The Halloween period is here. Carve your pumpkins, bob your apples, egg your neighbors’ houses and listen to some horror-themed brutality. Hailing from Jobbstown, New Jersey, Cognitive play tech-death straight from the grave. Their debut Cognitive was a proficient mix of all things brutal in the modern scene while still retaining the muddy rawness and technical eccentricities of their nasty forefathers. With a new drummer, bassist, and guitarist — monstrous vocal shapeshifter Jorel Hart and lead-guitar necromancer Rob Wharton remain to cast their curses – can Cognitive’s sophomore album Deformity expand upon their 2014 debut, or are they destined to rot beneath the floorboards alongside the other dead souls of today’s scene?
Thankfully, Cognitive have the quality to be haunting the scene for a long time to come. Deformity is a thirty-minute assault that throws up all your typical tech/brutal-death tropes — slams, grooves, grinds, chugs, slaps, blasts — alongside atypical and rather bizarre touches that make Deformity an enticing listen. There’s a sumptuous variety riff-wise. The whooshing force of staccato riffing that surges through “Beneath the Floorboards” transitions smoothly into gut-punching slams; the laser-sharp tremolo leads in “Dead Soil” stab and thrust forward before progressing into a groove-licked technical passage that sings forth from the darkness. Dissonant riff-fragments rebound throughout, 90’s flavored grooves and transitions avalanche, and technical flourishes merged with largely interesting and well-placed slams make appearances throughout. Deformity is a 30-minute album with enough riffs if prolonged or spaced out, to fill an hour-long record. The argument may be made that too many riffs spoil the broth, however, Cognitve don’t make broth, they make 6000-calorie meat monstrosities that taste good no matter what.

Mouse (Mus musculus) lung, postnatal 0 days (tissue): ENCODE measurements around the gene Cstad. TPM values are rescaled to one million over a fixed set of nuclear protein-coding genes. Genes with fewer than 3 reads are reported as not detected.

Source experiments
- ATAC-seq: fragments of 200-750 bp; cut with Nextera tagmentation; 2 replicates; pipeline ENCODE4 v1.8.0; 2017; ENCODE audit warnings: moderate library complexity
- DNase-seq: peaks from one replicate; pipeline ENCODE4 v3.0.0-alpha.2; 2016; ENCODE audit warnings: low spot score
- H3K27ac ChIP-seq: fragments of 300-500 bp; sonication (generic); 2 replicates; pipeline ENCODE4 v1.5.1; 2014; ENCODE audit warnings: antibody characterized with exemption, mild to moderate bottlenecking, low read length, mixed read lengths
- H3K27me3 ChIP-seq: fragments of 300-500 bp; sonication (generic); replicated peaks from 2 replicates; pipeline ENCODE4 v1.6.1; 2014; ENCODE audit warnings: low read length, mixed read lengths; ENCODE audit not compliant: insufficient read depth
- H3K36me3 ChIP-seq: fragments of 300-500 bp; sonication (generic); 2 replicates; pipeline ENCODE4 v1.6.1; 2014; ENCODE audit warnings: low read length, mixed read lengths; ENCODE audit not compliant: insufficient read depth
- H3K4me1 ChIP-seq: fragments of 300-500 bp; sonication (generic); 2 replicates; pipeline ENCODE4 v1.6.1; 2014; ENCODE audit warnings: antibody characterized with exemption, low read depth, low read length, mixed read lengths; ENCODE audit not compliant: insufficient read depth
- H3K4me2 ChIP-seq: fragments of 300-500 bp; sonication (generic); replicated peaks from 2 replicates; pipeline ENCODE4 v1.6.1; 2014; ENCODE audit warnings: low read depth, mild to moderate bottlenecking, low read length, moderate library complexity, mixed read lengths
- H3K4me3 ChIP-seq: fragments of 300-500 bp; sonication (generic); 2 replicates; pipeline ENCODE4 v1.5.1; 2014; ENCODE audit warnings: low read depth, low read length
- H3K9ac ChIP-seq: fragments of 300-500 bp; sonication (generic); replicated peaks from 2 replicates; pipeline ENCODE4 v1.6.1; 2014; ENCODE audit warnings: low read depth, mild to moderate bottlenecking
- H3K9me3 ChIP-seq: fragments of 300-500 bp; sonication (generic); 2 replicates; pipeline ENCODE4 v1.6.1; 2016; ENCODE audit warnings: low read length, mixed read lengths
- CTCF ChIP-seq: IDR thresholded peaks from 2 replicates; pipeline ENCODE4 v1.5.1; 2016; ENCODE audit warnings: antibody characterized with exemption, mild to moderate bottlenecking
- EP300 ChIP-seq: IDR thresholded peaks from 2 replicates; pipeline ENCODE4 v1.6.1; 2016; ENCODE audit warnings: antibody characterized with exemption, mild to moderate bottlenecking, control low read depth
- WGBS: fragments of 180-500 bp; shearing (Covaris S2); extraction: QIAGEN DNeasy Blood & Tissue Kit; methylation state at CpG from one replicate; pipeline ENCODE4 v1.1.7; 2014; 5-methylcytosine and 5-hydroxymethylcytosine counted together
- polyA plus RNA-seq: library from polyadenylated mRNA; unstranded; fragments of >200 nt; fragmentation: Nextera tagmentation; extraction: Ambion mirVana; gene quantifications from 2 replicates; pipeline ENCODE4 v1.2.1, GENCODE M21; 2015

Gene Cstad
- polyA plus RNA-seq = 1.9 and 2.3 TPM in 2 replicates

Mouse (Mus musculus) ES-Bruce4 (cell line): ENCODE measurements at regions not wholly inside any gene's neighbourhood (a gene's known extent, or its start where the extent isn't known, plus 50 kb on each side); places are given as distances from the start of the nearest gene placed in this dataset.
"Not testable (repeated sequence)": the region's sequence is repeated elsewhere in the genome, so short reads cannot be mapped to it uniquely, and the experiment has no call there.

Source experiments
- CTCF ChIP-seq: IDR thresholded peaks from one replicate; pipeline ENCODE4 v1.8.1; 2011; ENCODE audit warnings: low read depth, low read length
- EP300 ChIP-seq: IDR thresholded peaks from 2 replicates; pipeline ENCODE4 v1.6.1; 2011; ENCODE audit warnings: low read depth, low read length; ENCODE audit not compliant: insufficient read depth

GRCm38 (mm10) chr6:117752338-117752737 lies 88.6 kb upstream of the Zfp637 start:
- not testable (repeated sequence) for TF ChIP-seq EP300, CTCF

For the most part, Deformity is full-throttled mayhem that storms ahead leaving bodies in its wake, yet on the odd occasion, it’ll demonstrate a curious quirk, a flash of eccentricity, by going back to the bodies, for example, and carving hieroglyphs into the faces of the dead. At 0.37 of “Haunted Justice,” following chuggalicious grooves, the lead guitar warps into strange-toned territories, spiraling off the music, a spirit responding to a summon. Shifts in guitar tone and tempo are common too. There’s a certain Atheist or Cynic vibe to the irregularities at times. At the mid-point of the album, during “The Forgotten,” the brutality cowers away as a beautifully atmospheric passage gallops forth with the elegance of a white stallion parading over a field of corpses. The thick and heady bass rings with regal pomp and the drumming expressively steadies as eerie guitar lines drift: placing this at the heart of the album works magnificently.
A variety of chugs and slams do make an appearance; they’re integrated well during “Birthing the Deformity” and “Haunted Justice” but as the album advances, such as mid-way through “Beneath the Floorboards” and “Wraiths,” I found myself impatiently waiting for the chugs to make way for the more eccentric technical flourishes. However, for the most part, Cognitive are not over-reliant on chugs and there’s enough here to keep you more than entertained.
The vocals, also, for the most part, are crushingly dense and teeming with primal rage. Vocalist Jorel Hart is high in the mix here so he has to do well, and well he does. His performance on “Birthing the Deformity” is a particular high-point. The entire song, in fact, is exceptional (and it’s ever so slightly detrimental to the album as a whole that the best two songs — “Haunted Justice” also — rage with such visceral energy so early in the album). Hart emanates vitriol: gutturals explode with the force of turbo-engines and groans, gargles, shrieks and snarls froth-forth like a lion on bath salts. His variety is commendable although, towards the end of “The Cull” for example, the vocals tend to drown-out rare moments of expressive and atmospheric subtlety; allowing the instrumentals more breathing room, especially during these interesting passages, would be better.
Deformity is unforgiving and unrelenting. Though production-wise it could be clearer, the drumming more measured and the slams toned down, for the most part, Cognitive’s approach to modern-day brutality is expertly done, merging the impressive parts of different sub-genres and eras into a horribly impressive concoction. Deformity does not have those truly awe-inspiring moments of classic albums, and it may not have longevity, however, it can proudly stand (though on tip-toes) next to Scepter of the Ancients and Monolith of Inhumanity on your record shelf.